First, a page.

by Rafael Medoff and Laurel Leff
(Dr. Medoff is director of The David S. Wyman Institute for Holocaust Studies, www.WymanInstitute.org Prof. Leff is Associate Professor of Journalism at Northeastern University, and author of ‘Buried by The Times: The Holocaust and America’s Most Important Newspaper’.)
A leading German television station has fired its anchorwoman for praising the status of women and family in Nazi Germany.
By contrast, New Mexico State University is refusing to even criticize the head of its journalism department for praising the status of women in Nazi Germany and writing forewords for books denying the Holocaust.
The two cases raise important questions about how democratic societies should respond to outrageous speech.
The controversy in Germany involves NDR-Television’s news anchor, Eva Herman. A critic of feminism, Herman urges a return to the days when most German women were housewives and mothers, and has proposed government subsidies to combat Germany’s low birth rate. German feminist leader Alice Schwerzer called Herman’s proposal reminiscent of the Mother’s Cross award that the Hitler regime gave to women who bore more than three children.
Last week, at an event launching her new book, Ms. Herman remarked: “[The Hitler era] was a gruesome time … but even then there were good things and these were the values of children, mothers, families, togetherness.” NDR Television responded by firing her.
Germany is a democracy, but because of its unique history, it restricts some forms of public expression in ways that would be unthinkable in the United States. The need to prevent a resurgence of Nazism has resulted in German bans on publicly displaying Nazi symbols, publicly praising the Nazis, and denying the Holocaust. In America, by contrast, someone cannot be fired from her job for praising the Nazis; the Constitution protects a person’s right to praise anyone or anything she chooses.
But just because someone can’t be fired, does that mean there should be no response at all to those who praise Hitler?
Consider the case of Dr. Frank Thayer.
Thayer is head of the Journalism and Mass Communications Department at New Mexico State University, where he has taught since 1986. According to the university’s web site, “his teaching concentration is in news writing, editing, and in public opinion and propaganda.”
Sometimes Thayer’s interest in propaganda strays beyond the classroom.
During the mid-1990s, Thayer helped edit, and wrote the forewords for, a three-volume work called “Gestapo Chief,” which purports to be based on secret interviews with Gestapo head Heinrich Muller, but which mainstream historians regard as fraudulent. At one point, Muller is quoted as saying that less than half a million Jews died in Nazi captivity, “mostly from typhus.” The book’s author, one Gregory Douglas, adds his own “reflections” supporting Muller’s denial of the Holocaust. In an interview with the Albuquerque Journal last year, Prof. Thayer was asked about Muller’s claim regarding the Jews. He replied: “I don’t know, I don’t think I can address that.”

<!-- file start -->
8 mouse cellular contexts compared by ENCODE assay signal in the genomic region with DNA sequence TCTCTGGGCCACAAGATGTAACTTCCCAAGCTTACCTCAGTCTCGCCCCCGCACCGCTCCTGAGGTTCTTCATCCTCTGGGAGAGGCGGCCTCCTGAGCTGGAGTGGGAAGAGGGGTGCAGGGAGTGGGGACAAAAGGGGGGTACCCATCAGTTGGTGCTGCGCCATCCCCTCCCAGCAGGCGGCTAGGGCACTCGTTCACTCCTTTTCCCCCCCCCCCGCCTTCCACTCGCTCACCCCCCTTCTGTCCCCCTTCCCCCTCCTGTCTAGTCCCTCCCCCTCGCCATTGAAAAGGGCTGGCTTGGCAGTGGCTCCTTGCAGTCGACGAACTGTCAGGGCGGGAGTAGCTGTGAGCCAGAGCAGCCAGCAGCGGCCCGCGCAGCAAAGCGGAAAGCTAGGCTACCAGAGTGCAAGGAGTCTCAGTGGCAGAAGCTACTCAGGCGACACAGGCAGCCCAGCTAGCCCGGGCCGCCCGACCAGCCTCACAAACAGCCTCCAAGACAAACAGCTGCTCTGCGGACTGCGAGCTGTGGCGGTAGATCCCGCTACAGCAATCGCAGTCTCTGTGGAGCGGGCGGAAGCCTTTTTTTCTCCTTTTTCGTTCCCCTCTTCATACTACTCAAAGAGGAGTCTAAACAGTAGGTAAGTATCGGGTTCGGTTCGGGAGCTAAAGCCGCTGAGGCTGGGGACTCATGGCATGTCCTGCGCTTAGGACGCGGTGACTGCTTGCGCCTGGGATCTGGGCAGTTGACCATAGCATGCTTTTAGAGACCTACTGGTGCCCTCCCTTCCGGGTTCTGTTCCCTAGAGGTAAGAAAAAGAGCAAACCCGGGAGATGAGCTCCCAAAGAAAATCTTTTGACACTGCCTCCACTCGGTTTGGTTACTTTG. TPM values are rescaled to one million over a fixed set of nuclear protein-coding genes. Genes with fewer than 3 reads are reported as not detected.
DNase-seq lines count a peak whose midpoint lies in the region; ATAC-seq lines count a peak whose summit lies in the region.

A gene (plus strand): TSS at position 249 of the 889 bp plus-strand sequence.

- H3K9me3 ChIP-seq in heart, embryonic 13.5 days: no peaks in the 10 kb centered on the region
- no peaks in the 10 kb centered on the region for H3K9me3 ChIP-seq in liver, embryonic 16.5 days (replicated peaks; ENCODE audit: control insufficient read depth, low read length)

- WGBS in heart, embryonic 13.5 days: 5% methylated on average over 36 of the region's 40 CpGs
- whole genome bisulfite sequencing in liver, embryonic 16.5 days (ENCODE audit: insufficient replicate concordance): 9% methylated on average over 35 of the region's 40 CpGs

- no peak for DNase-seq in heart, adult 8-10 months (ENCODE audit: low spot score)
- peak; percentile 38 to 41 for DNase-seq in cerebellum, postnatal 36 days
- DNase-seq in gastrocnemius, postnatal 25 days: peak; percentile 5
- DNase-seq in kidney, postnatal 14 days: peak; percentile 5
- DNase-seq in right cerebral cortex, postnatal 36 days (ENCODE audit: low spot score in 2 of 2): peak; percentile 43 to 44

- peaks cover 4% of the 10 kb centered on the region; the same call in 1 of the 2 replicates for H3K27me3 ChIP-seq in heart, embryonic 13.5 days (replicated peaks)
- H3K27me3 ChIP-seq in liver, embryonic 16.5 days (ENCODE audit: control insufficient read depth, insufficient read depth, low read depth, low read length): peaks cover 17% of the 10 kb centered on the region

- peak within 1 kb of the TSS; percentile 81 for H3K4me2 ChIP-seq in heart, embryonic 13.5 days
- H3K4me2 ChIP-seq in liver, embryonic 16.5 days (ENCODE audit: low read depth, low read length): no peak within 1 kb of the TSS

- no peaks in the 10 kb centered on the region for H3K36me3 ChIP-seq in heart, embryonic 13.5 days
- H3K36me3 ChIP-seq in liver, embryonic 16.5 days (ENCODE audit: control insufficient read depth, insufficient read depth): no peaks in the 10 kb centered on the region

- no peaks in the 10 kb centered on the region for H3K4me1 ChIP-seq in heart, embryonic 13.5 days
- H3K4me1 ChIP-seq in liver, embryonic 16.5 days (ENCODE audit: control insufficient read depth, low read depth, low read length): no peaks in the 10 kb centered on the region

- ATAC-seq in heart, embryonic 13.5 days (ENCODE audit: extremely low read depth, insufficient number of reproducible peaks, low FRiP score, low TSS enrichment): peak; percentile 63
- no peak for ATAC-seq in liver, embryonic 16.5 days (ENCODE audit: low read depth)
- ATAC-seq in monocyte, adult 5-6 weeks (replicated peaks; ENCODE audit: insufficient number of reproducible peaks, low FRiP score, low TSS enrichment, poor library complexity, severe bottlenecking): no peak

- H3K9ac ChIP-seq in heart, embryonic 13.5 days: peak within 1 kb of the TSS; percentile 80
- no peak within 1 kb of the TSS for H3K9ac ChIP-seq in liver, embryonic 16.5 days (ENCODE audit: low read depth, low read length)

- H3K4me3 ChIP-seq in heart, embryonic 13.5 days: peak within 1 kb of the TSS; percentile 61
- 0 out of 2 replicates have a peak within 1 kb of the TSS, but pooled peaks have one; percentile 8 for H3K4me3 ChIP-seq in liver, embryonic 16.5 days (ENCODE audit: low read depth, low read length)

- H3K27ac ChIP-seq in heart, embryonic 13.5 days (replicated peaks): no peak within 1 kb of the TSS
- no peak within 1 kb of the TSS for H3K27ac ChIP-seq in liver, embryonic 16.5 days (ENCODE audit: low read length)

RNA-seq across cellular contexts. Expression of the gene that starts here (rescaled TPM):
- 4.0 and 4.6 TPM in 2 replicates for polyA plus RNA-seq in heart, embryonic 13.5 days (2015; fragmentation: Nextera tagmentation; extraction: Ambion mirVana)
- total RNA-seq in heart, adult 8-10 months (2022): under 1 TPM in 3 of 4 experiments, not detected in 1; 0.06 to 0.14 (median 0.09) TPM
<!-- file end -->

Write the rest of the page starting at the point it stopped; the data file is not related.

Thayer, who says he became friends with Douglas because they both collect war memorabilia, wrote about Nazi Germany again in 1998–in the pages of The Barnes Review, a magazine that promotes Holocaust-denial. His article, “The Role and Status of Women in Nazi Germany,” would no doubt interest ex-anchorwoman Eva Herman, and not only because the article included a photograph by Thayer of the Mother’s Cross.
Thayer favorably cited Hitler’s National Socialist Women’s League for having “promoted healthy lifestyles, solid family life, better education for women, social welfare tasks, and patriotic service to the Reich.” Thayer did not explain how the League’s devotion to Nazism made for better education or a healthy lifestyle.
“[T]he Third Reich ignored gender barriers and encouraged capable women to build impressive careers,” Thayer wrote, pointing to filmmaker Leni Riefenstahl as an example. Riefenstahl’s films glorified and promoted Nazism, but that does not seem to trouble Thayer, who asserts that Riefenstahl’s only critics are those who see her films’ message as “a danger to their world view.”
Thayer repeatedly compared Nazi Germany to America–and not unfavorably. He wrote that the “character-forming” impact of Nazi youth movements was reminiscent of “membership in Boy Scouts and Girl Scouts in the United States” … The U.S. is afflicted by “pandemic domestic violence,” while “a female in the Reich had little to fear except Allied bombs” … The Nazi “Lebensborn” program of using unmarried women to breed ‘racially pure’ Aryan children with SS officers “offered dignity, income and respect for German women,” while “women in similar distress in America” were “shamed and discarded.”
Prof. Philip Kushner of the University of Texas, whose diligence has brought Thayer’s writings to public attention, has urged the New Mexico State University administration to criticize Thayer’s involvement with Holocaust-deniers. So far, no luck. University spokeswoman Mary Benanti said: “The university, at this point in time, is respecting Dr. Thayer’s First Amendment right to free speech as well as the other individual engaged in the discussion. They both have a right to express their opinions.”
The New Mexico State U. administration is missing the point. Nobody is saying Prof. Thayer should be fired or prevented from publicly praising the Nazis. In Germany, of course, Thayer might end up like Eva Herman. But this is America; his repulsive statements are not illegal. All Prof. Kushner is suggesting is that the administration publicly reject Thayer’s views. Yes, Thayer has freedom of speech; but so does New Mexico State University. Is it too much to ask the NMSU administration to exercise its right?